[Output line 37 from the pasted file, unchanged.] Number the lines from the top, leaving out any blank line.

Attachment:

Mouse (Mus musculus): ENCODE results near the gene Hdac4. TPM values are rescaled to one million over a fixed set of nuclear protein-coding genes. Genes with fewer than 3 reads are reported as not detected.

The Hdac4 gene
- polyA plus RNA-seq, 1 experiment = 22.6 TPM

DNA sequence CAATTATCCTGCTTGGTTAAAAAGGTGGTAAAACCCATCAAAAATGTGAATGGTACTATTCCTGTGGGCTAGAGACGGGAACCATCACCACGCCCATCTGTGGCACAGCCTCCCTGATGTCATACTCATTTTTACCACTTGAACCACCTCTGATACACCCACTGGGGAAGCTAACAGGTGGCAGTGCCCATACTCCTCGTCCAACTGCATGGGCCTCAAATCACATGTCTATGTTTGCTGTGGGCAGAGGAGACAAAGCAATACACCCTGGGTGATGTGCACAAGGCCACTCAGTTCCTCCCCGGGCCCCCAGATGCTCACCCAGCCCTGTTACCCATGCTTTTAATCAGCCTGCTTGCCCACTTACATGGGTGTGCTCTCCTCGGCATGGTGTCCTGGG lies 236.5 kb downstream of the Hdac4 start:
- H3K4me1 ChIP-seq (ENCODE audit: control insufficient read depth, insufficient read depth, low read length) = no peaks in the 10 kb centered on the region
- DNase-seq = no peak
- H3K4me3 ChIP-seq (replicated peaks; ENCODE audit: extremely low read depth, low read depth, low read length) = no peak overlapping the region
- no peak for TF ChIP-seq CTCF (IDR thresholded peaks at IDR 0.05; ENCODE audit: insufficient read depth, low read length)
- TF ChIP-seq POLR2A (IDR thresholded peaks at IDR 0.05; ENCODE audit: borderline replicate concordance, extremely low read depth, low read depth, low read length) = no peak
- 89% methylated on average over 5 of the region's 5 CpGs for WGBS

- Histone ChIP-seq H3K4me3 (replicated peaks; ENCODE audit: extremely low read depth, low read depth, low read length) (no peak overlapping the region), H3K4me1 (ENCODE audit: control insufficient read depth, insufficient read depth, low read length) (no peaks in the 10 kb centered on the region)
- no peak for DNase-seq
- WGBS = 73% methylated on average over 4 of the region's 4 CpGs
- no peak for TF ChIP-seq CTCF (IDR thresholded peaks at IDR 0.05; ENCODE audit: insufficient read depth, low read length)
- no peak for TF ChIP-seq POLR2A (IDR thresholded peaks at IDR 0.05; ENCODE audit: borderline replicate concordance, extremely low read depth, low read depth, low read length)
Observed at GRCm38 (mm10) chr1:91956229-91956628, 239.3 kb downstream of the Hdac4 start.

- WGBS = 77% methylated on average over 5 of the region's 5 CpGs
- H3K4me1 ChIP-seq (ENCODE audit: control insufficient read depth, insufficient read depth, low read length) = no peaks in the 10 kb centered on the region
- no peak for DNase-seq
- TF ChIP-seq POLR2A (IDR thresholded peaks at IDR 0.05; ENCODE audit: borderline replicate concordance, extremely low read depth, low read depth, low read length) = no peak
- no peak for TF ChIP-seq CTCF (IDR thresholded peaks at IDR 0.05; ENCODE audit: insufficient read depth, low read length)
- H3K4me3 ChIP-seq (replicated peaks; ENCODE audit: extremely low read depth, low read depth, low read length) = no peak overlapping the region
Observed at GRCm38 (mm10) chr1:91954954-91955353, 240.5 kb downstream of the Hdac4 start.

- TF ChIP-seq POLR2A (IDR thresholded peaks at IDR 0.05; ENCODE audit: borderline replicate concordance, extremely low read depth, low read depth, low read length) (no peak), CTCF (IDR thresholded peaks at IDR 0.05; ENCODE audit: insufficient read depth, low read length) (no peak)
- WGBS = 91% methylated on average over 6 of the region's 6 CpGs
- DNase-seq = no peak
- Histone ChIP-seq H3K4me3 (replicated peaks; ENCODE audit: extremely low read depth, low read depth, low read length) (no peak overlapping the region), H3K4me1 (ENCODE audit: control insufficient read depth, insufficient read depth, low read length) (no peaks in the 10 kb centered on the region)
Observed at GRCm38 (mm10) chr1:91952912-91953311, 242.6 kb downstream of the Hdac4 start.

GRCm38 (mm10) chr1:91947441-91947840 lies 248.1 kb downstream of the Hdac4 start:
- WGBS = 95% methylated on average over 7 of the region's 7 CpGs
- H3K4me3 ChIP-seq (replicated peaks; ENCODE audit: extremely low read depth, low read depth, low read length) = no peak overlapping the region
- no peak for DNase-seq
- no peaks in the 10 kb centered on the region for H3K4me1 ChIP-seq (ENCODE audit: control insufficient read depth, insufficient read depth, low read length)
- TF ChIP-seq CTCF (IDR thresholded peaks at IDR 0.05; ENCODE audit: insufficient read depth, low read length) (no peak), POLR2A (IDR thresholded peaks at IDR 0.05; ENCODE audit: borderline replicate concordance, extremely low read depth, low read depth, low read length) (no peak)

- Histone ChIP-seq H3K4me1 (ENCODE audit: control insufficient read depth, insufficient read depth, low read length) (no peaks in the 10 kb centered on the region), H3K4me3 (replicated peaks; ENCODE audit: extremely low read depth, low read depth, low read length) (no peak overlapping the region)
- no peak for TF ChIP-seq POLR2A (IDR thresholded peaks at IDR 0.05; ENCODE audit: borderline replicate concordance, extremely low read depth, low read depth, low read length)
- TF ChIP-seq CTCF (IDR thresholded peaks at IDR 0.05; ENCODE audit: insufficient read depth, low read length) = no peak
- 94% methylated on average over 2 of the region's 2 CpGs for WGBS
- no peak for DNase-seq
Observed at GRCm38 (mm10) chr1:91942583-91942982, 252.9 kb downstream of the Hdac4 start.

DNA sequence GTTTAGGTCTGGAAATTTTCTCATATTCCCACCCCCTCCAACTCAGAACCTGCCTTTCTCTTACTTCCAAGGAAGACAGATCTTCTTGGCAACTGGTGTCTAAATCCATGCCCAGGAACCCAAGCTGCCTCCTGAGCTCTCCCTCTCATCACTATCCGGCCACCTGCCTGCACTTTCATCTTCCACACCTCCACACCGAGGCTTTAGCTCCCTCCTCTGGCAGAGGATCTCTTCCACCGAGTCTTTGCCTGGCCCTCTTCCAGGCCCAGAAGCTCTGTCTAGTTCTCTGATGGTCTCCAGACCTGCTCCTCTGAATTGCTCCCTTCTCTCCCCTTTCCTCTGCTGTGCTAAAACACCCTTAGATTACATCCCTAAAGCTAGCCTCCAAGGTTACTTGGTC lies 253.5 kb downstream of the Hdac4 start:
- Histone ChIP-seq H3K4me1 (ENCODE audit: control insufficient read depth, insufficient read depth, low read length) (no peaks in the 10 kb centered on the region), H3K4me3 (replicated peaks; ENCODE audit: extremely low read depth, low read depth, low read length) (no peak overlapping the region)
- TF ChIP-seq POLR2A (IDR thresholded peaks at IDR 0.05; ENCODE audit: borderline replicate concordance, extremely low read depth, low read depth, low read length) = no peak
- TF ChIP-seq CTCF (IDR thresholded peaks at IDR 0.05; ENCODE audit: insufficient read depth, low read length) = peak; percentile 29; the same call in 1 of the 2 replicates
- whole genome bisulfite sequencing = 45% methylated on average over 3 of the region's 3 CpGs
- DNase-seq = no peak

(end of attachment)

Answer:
- TF ChIP-seq CTCF (IDR thresholded peaks at IDR 0.05; ENCODE audit: insufficient read depth, low read length) = no peak